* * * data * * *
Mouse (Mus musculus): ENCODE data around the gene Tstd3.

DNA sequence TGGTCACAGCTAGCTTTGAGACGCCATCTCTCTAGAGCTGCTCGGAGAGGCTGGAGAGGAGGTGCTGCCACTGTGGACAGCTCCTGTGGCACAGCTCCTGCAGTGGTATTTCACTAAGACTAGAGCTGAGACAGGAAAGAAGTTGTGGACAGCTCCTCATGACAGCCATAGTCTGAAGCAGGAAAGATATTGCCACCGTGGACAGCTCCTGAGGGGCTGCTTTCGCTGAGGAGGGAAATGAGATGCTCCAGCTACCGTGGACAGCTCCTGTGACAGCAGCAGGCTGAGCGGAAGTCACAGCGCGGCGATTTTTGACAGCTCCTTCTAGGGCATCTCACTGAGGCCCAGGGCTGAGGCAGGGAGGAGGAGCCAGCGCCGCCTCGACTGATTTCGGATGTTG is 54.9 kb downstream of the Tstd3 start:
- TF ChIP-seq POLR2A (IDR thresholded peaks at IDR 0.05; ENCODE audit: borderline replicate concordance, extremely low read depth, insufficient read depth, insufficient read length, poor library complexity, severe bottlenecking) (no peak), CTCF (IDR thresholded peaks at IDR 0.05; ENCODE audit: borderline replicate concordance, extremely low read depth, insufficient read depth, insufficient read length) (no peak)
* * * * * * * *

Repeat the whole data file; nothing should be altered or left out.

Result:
Mouse (Mus musculus): ENCODE data around the gene Tstd3.

DNA sequence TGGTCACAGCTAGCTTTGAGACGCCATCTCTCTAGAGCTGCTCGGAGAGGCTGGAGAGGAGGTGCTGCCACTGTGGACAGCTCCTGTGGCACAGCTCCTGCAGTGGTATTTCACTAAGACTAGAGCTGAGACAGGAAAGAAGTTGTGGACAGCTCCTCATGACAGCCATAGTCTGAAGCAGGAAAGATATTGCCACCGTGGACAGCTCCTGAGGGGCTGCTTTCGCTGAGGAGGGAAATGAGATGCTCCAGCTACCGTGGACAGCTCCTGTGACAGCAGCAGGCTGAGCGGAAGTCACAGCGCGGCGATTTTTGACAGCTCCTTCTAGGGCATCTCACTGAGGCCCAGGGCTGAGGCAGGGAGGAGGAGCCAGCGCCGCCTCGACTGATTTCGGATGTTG is 54.9 kb downstream of the Tstd3 start:
- TF ChIP-seq POLR2A (IDR thresholded peaks at IDR 0.05; ENCODE audit: borderline replicate concordance, extremely low read depth, insufficient read depth, insufficient read length, poor library complexity, severe bottlenecking) (no peak), CTCF (IDR thresholded peaks at IDR 0.05; ENCODE audit: borderline replicate concordance, extremely low read depth, insufficient read depth, insufficient read length) (no peak)